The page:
Conondale National Park forms the heart of an extensive area of unspoilt mountain scenery in the Conondale Range. With magnificent forests, deep gorges and spectacular views, this park and the adjacent State forest offer scenic drives, picnic areas and a choice of four grassy camp sites near rainforests and mountain streams. Walks range from a short stroll beside crystal clear streams, to challenging hikes including to Mount Allan fire tower or along the four-day 56 kilometre Conondale Range Great Walk. It is a picturesque and ecologically important area, protecting the habitats of many rare and threatened animals, including several species of frogs and the seldom-seen yellow-bellied glider. Access is via gravel roads suitable for conventional vehicles with care. In wet weather, roads may be closed. The scenic drive starting on Booloumba Creek Road has several creek crossings that are only accessible by high clearance four-wheel-drive vehicles. Allow at least 90 minutes for the scenic drive and extra time for picnics and bushwalks. Birdwatchers will enjoy Little Yabba Creek, while mountain bike and horse riders can explore the park and forest along vehicle tracks.

Mount Ngungun Summit Walking Track

Beerwah, Sunshine Coast Area
Free Entry
Named by Cook during his epic voyage along Australia's east coast, the Glass House Mountains are rhyolitic volcanic plugs left by volcanic activity millions of years ago. This area has special significance for the Gubbi Gubbi Aboriginal people. The Mount Ngungun summit walk begins in open forest with a fern understory. Part way up the mountain there is a great view of Mount Tibrogargan and the track passes a small rock overhang. The summit provides spectacular close-up views of nearby volcanic peaks-Mount Tibrogargan, Mount Coonowrin and Mount Beerwah-and a 360° panoramic view of the coast and hinterland. The 2.8 kilometre track is classed as a grade 4 walking track. Visitors need a moderate level of fitness and ankle-supporting footwear. Take plenty of drinking water and wear a hat and sunscreen. Allow about two hours to complete the walk. Caution: Track passes close to cliff edges-supervise children closely. Take extra care around the summit area in wet weather-rocks become very slippery. Walk carefully to avoid dislodging rocks-they might hit walkers or climbers below you.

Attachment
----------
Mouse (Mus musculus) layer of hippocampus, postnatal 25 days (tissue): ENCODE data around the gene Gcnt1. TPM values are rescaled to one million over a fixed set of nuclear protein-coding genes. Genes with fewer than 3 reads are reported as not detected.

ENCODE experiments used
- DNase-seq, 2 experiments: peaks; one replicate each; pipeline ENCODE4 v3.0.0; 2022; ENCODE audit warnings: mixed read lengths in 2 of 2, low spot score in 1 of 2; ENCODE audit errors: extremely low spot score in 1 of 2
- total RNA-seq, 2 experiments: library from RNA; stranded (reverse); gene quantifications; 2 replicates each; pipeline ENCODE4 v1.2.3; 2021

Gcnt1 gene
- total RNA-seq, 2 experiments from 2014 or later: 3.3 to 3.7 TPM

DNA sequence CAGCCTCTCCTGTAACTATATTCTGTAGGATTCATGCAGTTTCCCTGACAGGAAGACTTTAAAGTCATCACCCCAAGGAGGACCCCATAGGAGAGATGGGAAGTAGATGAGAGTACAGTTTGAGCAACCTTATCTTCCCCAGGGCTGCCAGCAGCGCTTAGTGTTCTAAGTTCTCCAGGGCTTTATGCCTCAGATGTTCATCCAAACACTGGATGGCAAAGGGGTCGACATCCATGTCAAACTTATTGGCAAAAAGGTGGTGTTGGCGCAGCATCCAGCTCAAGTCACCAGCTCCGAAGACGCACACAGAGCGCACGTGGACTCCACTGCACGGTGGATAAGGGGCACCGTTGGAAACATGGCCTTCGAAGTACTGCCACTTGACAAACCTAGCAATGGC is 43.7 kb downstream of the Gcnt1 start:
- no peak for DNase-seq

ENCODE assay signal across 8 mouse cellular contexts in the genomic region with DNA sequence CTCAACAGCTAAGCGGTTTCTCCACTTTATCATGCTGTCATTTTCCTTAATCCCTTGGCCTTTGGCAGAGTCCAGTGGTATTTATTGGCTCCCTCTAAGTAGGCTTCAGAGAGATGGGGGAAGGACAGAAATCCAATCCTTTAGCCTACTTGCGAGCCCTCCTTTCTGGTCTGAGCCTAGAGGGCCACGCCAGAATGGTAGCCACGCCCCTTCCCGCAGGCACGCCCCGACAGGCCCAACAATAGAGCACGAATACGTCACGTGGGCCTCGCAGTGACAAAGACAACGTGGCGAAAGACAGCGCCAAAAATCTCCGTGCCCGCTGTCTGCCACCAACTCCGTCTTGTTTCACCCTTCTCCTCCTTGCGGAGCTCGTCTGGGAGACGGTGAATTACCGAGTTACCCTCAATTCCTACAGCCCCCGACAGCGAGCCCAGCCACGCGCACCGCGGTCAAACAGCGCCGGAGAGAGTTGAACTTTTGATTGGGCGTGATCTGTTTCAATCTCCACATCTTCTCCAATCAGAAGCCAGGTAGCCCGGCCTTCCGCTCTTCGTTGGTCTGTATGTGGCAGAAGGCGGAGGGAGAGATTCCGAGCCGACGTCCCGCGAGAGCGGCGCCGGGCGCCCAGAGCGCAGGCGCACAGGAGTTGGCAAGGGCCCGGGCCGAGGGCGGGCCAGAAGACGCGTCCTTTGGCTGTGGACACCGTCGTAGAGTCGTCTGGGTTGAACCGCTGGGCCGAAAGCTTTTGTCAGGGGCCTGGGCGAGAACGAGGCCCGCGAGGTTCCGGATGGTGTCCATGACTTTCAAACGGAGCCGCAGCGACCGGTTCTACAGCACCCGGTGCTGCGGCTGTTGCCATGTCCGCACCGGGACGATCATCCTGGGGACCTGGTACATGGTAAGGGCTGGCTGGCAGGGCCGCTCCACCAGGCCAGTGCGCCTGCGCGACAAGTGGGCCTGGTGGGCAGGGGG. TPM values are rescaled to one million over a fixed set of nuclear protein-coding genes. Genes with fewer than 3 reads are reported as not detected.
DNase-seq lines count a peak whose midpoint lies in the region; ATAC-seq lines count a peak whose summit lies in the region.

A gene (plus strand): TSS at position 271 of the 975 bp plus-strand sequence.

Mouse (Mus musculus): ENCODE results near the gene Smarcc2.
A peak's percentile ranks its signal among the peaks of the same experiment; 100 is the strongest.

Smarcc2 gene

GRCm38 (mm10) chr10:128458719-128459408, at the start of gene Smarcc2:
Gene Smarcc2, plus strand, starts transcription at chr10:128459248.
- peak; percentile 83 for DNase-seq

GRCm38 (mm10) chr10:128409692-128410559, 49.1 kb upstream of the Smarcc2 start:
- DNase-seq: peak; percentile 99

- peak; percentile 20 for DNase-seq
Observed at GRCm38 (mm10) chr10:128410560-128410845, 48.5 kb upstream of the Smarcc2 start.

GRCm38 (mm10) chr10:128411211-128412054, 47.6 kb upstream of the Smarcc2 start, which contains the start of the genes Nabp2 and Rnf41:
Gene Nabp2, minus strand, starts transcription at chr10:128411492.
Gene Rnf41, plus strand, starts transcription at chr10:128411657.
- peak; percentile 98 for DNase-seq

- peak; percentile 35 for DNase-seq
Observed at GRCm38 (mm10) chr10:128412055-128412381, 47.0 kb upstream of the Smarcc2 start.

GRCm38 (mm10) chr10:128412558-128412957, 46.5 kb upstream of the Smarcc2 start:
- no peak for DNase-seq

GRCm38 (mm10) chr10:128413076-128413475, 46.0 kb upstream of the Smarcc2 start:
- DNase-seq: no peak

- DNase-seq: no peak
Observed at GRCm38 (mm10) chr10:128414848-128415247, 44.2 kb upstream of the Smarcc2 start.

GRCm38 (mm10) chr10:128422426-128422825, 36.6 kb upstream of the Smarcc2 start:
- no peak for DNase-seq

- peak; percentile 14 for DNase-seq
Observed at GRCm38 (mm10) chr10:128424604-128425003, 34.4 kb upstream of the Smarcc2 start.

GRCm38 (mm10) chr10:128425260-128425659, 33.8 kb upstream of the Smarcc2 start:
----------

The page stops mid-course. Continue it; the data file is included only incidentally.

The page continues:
Amamoor State Forest

Amamoor, Gympie Area
Free Entry
Amamoor State Forest produces some of the finest hoop pine in Queensland. More than 120 bird species have been sighted in its riverine rainforests and plantations of hoop and bunya pines. Enjoy a drive through the forested valley to walk through the forest along trickling creeks and streams. From Amama day-use area, take the Platypus walk (300 metres return) to a viewing platform for a chance to see a platypus. The rainforest walk at Cedar Grove features huge red cedar and fig trees. Cedar Grove and Amamoor Creek camping areas have large flat sites. In August, the annual National Country Music Muster takes place here.